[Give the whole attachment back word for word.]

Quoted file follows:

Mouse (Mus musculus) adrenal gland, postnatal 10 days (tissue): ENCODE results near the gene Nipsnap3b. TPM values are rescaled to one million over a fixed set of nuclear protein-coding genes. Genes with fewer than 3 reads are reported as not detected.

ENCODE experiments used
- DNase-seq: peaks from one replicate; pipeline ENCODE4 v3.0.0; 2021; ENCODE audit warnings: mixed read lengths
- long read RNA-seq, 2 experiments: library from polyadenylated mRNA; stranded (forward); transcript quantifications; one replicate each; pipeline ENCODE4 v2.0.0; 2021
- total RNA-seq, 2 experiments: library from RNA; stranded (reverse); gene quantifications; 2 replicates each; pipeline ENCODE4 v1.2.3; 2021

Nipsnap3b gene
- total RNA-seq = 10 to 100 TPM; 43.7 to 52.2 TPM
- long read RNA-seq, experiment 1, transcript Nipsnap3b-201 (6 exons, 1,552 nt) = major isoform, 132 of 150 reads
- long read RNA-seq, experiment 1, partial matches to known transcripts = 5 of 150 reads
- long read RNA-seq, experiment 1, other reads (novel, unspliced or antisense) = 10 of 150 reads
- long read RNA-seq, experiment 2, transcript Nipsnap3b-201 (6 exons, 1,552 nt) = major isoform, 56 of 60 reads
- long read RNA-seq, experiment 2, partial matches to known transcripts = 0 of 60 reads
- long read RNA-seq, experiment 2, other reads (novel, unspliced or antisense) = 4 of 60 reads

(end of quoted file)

Mouse (Mus musculus) adrenal gland, postnatal 10 days (tissue): ENCODE results near the gene Nipsnap3b. TPM values are rescaled to one million over a fixed set of nuclear protein-coding genes. Genes with fewer than 3 reads are reported as not detected.

ENCODE experiments used
- DNase-seq: peaks from one replicate; pipeline ENCODE4 v3.0.0; 2021; ENCODE audit warnings: mixed read lengths
- long read RNA-seq, 2 experiments: library from polyadenylated mRNA; stranded (forward); transcript quantifications; one replicate each; pipeline ENCODE4 v2.0.0; 2021
- total RNA-seq, 2 experiments: library from RNA; stranded (reverse); gene quantifications; 2 replicates each; pipeline ENCODE4 v1.2.3; 2021

Nipsnap3b gene
- total RNA-seq = 10 to 100 TPM; 43.7 to 52.2 TPM
- long read RNA-seq, experiment 1, transcript Nipsnap3b-201 (6 exons, 1,552 nt) = major isoform, 132 of 150 reads
- long read RNA-seq, experiment 1, partial matches to known transcripts = 5 of 150 reads
- long read RNA-seq, experiment 1, other reads (novel, unspliced or antisense) = 10 of 150 reads
- long read RNA-seq, experiment 2, transcript Nipsnap3b-201 (6 exons, 1,552 nt) = major isoform, 56 of 60 reads
- long read RNA-seq, experiment 2, partial matches to known transcripts = 0 of 60 reads
- long read RNA-seq, experiment 2, other reads (novel, unspliced or antisense) = 4 of 60 reads